Moodle and Blackboard are two learning management systems (LMS) mostly used in K-12 and higher education. The Moodle vs Blackboard comparison is very common among educators and training managers worldwide. Blackboard offers a variety of solutions for companies and government agencies, while Moodle is open-source and customisable by any organisation.
To guarantee success in your staff training, you’ll need a reliable LMS and professionally designed elearning solution. Determining which learning management system to use for your organisation can be a difficult job. There is a lot of choice in the market and most platforms are challenging to test drive.
To help you settle the Moodle vs Blackboard debate, we have compared two of the most common LMS systems on the market. While both systems have many more features and benefits available than listed, these are the most relevant and prominent in terms of enterprise priorities.
Moodle is an open-source elearning management system, primarily aimed at assisting schools and universities in their efforts to educate their students. The Moodle infrastructure comes with a modular design that allows teachers to create their curriculum by plugging in different workflows, content, and activities. Moodle is also used by corporate organisations and Government agencies for their Learning and Development programmes.
Users may choose to have their Moodle account installed on their servers or on the cloud. A cloud-based platform offers many advantages, including flexibility, scalability, and a quick deployment process.
Blackboard Learn is a web-based LMS that helps students and employees develop their learning experiences in both academic and business settings.
K-12, higher education, corporations, and government are all served by Blackboard Learn. The key features include testing/assessments, discussion forums, and a dedicated user learning profile. The solution is available in three configurations: cloud, self-hosting, and managed hosting.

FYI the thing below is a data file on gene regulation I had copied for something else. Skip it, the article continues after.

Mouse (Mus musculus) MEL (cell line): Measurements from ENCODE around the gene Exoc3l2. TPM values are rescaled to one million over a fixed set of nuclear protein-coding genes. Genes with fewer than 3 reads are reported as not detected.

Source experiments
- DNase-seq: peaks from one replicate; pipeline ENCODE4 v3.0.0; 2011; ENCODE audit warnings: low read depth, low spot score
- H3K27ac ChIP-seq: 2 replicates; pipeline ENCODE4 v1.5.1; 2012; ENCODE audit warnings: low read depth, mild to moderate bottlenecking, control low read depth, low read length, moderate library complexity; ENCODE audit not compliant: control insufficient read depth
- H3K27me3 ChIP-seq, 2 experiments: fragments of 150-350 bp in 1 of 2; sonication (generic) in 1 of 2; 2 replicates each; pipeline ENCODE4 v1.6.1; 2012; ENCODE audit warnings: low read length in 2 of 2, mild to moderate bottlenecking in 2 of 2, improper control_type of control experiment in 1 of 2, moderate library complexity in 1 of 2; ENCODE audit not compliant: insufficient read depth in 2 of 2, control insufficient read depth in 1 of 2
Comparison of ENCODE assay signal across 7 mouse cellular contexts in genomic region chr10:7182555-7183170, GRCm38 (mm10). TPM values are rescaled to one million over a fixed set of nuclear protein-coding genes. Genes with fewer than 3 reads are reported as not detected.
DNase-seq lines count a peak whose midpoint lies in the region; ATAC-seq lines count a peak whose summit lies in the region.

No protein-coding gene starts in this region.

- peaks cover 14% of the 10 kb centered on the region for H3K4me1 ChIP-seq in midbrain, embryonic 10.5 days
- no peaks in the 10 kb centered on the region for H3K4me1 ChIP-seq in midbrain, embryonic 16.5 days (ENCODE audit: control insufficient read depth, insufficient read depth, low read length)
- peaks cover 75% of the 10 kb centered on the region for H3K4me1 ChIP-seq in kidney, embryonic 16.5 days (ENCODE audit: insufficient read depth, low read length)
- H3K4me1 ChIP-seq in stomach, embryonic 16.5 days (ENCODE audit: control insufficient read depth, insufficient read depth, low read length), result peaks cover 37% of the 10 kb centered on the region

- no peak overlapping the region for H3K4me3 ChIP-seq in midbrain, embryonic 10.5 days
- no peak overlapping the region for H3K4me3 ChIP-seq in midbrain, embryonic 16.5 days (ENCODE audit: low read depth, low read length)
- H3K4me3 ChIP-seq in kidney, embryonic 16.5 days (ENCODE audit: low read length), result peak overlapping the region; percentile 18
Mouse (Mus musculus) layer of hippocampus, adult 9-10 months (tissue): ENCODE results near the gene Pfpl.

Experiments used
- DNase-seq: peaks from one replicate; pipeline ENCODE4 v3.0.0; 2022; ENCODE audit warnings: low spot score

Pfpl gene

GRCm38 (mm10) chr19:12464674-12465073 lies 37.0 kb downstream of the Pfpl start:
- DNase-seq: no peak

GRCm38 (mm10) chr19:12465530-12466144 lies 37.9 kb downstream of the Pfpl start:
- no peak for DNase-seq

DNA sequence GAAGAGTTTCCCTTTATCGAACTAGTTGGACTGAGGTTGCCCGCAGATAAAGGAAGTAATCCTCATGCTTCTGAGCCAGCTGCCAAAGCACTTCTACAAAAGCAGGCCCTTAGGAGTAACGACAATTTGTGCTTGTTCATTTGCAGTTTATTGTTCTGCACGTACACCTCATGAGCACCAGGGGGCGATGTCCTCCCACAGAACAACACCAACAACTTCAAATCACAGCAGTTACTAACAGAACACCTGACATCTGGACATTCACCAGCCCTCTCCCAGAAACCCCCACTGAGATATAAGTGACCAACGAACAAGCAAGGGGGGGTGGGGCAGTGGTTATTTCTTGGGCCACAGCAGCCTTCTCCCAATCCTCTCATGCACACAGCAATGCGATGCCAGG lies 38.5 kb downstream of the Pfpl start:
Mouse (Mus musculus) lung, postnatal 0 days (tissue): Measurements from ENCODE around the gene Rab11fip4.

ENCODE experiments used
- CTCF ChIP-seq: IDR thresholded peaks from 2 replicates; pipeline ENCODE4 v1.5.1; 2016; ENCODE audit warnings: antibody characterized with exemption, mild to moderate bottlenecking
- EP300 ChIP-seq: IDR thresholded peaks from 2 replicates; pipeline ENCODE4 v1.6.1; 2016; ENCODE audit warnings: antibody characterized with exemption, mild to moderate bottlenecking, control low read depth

Two Core Differences | Moodle vs Blackboard
Moodle is an open-source solution, which means it is available for free download. However, you’ll need a way to host your courses so that anyone can access them, which involves extra costs. Moodle can be accessed through cloud-hosting options, in which you are charged you dependent on the number of learners. There is also a self-hosting option, through which your team purchases and manages a dedicated server for your company. Self-hosting costs might include paying staff to manage the server and covering overtime hours to get the solution online.
Blackboard’s pricing structure is determined on a case-by-case basis, so you’ll have to contact the vendor to accurately estimate the full costs that apply to your situation. However, estimates are varied. One source states that the average cost of a license for a full Blackboard package, used by a university or school district, can go up to $160,000 a year. Another source reports one school was quoted $1,200 per student every year, which adds up to about $36k for a class of 30! Some might say Blackboard has a history of being expensive as an out-of-the-box LMS.
Pricing, of course, is subjective. Different users have different ideas of the derived value for each of these LMS choices, based on their price points. What’s clear is that Moodle, being the open-source alternative, has the potential to be cost-effective in the initial phase of development, even if there are additional expenses along the way. What’s more, Moodle is flexible in its offering, compared to Blackboard’s rigid premium offering. So pricing-wise, the Moodle vs Blackboard comparison tends to favour the former.
2. Services and Community